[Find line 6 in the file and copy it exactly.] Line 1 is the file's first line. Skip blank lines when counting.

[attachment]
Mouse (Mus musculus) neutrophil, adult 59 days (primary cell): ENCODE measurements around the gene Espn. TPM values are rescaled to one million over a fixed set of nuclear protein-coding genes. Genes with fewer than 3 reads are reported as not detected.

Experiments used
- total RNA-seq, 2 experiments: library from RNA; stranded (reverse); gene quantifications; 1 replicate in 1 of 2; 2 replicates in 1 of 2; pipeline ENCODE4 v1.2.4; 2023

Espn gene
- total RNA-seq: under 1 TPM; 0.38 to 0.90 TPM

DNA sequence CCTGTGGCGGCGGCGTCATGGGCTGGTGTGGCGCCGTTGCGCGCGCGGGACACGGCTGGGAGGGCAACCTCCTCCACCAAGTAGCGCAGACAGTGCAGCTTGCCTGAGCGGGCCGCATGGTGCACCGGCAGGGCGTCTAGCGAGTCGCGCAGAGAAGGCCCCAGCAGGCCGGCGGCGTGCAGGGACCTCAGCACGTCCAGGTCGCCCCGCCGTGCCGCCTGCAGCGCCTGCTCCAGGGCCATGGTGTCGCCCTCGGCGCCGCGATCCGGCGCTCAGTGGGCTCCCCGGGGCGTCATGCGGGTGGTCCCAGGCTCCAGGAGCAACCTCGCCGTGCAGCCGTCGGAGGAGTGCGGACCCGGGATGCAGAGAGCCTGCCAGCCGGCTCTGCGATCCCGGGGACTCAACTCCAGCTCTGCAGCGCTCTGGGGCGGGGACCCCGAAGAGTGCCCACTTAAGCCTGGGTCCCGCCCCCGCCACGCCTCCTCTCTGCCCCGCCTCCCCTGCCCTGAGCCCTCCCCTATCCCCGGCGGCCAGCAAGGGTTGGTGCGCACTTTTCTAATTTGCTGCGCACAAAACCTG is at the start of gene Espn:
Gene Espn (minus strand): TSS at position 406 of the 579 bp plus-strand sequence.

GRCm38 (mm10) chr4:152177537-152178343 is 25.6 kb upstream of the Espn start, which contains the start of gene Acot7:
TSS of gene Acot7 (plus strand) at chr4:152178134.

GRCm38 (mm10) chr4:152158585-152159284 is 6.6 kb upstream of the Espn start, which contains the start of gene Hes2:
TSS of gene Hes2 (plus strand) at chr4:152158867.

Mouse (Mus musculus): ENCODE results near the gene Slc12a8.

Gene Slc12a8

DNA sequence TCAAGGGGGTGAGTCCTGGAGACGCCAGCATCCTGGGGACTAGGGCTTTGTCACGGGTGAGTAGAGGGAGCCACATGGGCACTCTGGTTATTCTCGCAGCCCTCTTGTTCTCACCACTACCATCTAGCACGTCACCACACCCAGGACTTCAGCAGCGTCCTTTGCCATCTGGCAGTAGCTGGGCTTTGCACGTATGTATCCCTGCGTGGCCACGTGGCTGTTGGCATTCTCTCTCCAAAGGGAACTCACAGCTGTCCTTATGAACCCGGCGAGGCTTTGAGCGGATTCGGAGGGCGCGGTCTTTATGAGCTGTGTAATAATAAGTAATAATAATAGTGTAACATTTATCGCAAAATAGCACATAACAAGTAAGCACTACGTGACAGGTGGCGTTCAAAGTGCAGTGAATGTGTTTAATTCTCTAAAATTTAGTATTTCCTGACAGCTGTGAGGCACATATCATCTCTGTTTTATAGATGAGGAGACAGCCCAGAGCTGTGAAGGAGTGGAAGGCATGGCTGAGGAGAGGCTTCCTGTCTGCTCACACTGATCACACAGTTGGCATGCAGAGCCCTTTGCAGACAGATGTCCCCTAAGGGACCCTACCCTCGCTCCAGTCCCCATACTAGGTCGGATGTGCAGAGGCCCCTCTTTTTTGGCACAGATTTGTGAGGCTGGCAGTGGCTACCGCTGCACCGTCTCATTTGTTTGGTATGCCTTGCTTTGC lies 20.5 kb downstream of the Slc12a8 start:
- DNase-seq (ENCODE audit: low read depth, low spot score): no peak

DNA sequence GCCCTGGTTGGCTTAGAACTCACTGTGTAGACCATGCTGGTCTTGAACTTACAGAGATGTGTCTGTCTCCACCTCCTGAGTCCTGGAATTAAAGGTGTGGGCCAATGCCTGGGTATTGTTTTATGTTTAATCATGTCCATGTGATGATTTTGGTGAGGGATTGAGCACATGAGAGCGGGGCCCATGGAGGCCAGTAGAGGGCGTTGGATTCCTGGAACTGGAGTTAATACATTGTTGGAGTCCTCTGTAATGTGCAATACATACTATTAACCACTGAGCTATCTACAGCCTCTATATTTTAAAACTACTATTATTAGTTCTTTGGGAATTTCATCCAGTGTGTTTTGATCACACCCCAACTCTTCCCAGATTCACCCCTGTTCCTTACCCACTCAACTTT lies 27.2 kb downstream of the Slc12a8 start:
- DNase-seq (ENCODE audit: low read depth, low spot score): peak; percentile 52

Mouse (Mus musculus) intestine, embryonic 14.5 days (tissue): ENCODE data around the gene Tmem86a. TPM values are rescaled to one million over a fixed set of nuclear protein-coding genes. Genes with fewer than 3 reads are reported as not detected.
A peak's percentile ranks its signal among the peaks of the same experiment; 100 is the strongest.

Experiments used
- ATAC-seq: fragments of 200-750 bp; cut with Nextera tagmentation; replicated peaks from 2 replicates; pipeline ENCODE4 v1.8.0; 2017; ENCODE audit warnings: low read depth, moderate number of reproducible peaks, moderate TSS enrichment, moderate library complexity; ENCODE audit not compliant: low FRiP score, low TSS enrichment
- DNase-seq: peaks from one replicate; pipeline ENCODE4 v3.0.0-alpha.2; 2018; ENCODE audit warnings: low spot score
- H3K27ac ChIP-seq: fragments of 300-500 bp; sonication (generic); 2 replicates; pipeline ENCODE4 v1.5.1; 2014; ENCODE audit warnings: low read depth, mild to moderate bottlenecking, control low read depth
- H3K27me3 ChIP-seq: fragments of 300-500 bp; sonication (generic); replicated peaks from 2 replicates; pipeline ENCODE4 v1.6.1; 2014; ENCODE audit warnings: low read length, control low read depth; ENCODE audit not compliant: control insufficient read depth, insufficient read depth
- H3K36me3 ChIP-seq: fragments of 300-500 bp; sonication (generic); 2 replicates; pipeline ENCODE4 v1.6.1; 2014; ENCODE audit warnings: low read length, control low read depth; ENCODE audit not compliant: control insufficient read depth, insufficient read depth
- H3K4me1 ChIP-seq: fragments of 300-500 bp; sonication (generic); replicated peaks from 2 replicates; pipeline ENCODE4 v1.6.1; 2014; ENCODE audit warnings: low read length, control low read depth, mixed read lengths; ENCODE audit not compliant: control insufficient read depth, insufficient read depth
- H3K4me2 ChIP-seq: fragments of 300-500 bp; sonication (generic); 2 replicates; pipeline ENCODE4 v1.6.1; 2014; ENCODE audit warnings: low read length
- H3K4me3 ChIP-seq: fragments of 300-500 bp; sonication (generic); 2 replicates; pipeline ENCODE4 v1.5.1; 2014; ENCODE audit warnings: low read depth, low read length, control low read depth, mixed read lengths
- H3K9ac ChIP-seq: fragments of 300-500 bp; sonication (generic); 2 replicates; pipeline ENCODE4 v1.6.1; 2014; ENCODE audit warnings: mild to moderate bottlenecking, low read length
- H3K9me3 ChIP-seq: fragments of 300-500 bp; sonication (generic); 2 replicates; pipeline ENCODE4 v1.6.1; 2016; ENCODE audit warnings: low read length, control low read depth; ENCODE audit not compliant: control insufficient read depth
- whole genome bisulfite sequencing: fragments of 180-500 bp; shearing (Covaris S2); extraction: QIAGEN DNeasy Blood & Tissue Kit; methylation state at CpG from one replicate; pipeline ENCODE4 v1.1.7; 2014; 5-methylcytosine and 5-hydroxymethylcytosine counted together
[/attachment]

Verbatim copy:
DNA sequence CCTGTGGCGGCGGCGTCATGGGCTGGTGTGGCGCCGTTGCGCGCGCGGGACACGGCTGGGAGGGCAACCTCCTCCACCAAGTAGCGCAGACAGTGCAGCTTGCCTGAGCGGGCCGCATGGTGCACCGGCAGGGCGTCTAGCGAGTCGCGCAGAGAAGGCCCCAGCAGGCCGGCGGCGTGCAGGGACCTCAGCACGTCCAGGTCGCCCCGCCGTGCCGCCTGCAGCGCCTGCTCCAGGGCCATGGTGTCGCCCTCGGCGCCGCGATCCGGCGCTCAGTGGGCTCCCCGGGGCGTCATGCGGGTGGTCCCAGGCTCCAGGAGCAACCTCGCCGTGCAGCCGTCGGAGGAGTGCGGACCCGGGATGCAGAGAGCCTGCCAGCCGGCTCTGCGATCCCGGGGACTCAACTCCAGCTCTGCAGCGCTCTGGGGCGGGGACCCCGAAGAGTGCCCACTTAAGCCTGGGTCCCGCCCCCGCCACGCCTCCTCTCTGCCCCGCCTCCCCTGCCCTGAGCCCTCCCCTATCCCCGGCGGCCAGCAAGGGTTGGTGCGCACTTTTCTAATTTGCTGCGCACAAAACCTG is at the start of gene Espn: